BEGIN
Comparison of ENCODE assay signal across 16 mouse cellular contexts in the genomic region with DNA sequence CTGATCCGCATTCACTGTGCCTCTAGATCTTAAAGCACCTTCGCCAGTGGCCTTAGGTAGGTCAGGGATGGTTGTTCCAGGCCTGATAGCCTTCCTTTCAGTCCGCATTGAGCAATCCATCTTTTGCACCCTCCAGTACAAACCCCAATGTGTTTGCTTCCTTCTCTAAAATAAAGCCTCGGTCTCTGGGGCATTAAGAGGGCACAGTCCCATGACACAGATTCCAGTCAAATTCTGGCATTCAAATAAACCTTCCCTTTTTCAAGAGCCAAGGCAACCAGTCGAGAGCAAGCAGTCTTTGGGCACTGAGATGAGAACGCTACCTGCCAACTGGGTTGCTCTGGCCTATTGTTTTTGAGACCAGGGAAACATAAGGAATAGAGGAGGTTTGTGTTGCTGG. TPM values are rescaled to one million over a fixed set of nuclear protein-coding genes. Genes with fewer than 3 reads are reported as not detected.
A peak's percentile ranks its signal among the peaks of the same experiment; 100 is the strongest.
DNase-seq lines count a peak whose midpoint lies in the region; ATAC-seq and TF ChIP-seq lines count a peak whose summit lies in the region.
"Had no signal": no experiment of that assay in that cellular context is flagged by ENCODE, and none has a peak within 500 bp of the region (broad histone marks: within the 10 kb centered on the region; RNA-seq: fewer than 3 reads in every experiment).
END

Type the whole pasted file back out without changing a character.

Comparison of ENCODE assay signal across 16 mouse cellular contexts in the genomic region with DNA sequence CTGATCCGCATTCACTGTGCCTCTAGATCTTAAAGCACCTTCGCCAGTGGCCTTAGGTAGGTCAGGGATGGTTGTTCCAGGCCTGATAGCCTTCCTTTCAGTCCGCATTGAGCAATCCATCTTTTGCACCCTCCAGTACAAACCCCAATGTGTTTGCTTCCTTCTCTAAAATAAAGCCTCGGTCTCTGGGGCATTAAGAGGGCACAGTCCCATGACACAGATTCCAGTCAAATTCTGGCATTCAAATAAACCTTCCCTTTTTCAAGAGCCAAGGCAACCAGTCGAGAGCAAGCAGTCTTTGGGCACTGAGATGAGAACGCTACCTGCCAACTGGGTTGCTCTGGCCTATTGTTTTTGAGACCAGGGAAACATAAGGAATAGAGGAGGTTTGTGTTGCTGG. TPM values are rescaled to one million over a fixed set of nuclear protein-coding genes. Genes with fewer than 3 reads are reported as not detected.
A peak's percentile ranks its signal among the peaks of the same experiment; 100 is the strongest.
DNase-seq lines count a peak whose midpoint lies in the region; ATAC-seq and TF ChIP-seq lines count a peak whose summit lies in the region.
"Had no signal": no experiment of that assay in that cellular context is flagged by ENCODE, and none has a peak within 500 bp of the region (broad histone marks: within the 10 kb centered on the region; RNA-seq: fewer than 3 reads in every experiment).